Readers hoping to buy Famous Brands Limited (JSE:FBR) for its dividend will need to make their move shortly, as the stock is about to trade ex-dividend. The ex-dividend date occurs one day before the record date which is the day on which shareholders need to be on the company's books in order to receive a dividend. The ex-dividend date is an important date to be aware of as any purchase of the stock made on or after this date might mean a late settlement that doesn't show on the record date. Accordingly, Famous Brands investors that purchase the stock on or after the 7th of December will not receive the dividend, which will be paid on the 12th of December.
The company's next dividend payment will be R1.30 per share. Last year, in total, the company distributed R2.60 to shareholders. Looking at the last 12 months of distributions, Famous Brands has a trailing yield of approximately 4.4% on its current stock price of ZAR59.25. Dividends are a major contributor to investment returns for long term holders, but only if the dividend continues to be paid. That's why we should always check whether the dividend payments appear sustainable, and if the company is growing.
If a company pays out more in dividends than it earned, then the dividend might become unsustainable - hardly an ideal situation. Famous Brands paid out 69% of its earnings to investors last year, a normal payout level for most businesses. Yet cash flows are even more important than profits for assessing a dividend, so we need to see if the company generated enough cash to pay its distribution. It distributed 35% of its free cash flow as dividends, a comfortable payout level for most companies.
It's encouraging to see that the dividend is covered by both profit and cash flow. This generally suggests the dividend is sustainable, as long as earnings don't drop precipitously.
Have Earnings And Dividends Been Growing?
Stocks in companies that generate sustainable earnings growth often make the best dividend prospects, as it is easier to lift the dividend when earnings are rising. If business enters a downturn and the dividend is cut, the company could see its value fall precipitously. This is why it's a relief to see Famous Brands earnings per share are up 3.0% per annum over the last five years. Earnings growth has been slim and the company is paying out more than half of its earnings. While there is some room to both increase the payout ratio and reinvest in the business, generally the higher a payout ratio goes, the lower a company's prospects for future growth.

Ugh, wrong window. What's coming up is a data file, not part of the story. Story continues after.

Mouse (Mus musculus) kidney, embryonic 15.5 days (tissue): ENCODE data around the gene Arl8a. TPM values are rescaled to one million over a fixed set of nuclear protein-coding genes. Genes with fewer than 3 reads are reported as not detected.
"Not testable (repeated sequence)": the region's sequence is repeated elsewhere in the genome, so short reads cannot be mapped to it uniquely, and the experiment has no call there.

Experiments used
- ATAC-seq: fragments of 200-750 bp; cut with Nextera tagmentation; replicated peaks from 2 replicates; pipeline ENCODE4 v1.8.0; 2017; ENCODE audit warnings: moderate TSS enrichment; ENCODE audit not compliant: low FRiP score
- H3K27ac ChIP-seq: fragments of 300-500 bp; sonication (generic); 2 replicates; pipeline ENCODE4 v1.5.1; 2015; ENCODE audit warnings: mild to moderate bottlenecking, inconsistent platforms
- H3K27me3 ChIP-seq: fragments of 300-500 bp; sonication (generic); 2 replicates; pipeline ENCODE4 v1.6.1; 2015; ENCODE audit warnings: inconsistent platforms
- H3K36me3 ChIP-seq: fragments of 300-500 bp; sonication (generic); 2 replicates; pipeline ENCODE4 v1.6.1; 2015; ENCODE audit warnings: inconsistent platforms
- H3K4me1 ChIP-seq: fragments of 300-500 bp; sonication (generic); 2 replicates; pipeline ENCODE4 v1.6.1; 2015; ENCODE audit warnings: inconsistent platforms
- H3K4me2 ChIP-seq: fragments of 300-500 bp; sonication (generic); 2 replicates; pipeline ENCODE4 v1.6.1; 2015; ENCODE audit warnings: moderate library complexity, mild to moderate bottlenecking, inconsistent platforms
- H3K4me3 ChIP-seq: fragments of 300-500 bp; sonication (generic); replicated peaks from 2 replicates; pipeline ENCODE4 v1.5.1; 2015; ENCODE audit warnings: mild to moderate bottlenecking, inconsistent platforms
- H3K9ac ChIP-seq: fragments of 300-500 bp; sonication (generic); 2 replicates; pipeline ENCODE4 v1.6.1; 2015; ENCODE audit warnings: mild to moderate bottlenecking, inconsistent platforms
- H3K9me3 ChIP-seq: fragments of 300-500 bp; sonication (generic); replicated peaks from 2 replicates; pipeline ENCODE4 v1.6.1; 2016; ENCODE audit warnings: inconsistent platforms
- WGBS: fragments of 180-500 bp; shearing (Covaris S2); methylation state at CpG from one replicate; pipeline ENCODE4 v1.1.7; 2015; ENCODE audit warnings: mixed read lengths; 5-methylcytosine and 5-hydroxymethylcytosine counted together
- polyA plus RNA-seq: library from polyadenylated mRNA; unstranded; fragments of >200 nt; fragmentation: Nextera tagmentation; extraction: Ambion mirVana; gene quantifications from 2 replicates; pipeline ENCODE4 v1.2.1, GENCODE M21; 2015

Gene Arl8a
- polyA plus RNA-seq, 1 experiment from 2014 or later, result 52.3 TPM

Many investors will assess a company's dividend performance by evaluating how much the dividend payments have changed over time. Famous Brands has delivered an average of 4.7% per year annual increase in its dividend, based on the past 10 years of dividend payments. It's encouraging to see the company lifting dividends while earnings are growing, suggesting at least some corporate interest in rewarding shareholders.
The Bottom Line
Should investors buy Famous Brands for the upcoming dividend? While earnings per share growth has been modest, Famous Brands's dividend payouts are around an average level; without a sharp change in earnings we feel that the dividend is likely somewhat sustainable. Pleasingly the company paid out a conservatively low percentage of its free cash flow. It might be worth researching if the company is reinvesting in growth projects that could grow earnings and dividends in the future, but for now we're not all that optimistic on its dividend prospects.
In light of that, while Famous Brands has an appealing dividend, it's worth knowing the risks involved with this stock. In terms of investment risks, we've identified 3 warning signs with Famous Brands and understanding them should be part of your investment process.
A common investing mistake is buying the first interesting stock you see. Here you can find a full list of high-yield dividend stocks.
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This article by Simply Wall St is general in nature. We provide commentary based on historical data and analyst forecasts only using an unbiased methodology and our articles are not intended to be financial advice. It does not constitute a recommendation to buy or sell any stock, and does not take account of your objectives, or your financial situation. We aim to bring you long-term focused analysis driven by fundamental data. Note that our analysis may not factor in the latest price-sensitive company announcements or qualitative material. Simply Wall St has no position in any stocks mentioned.
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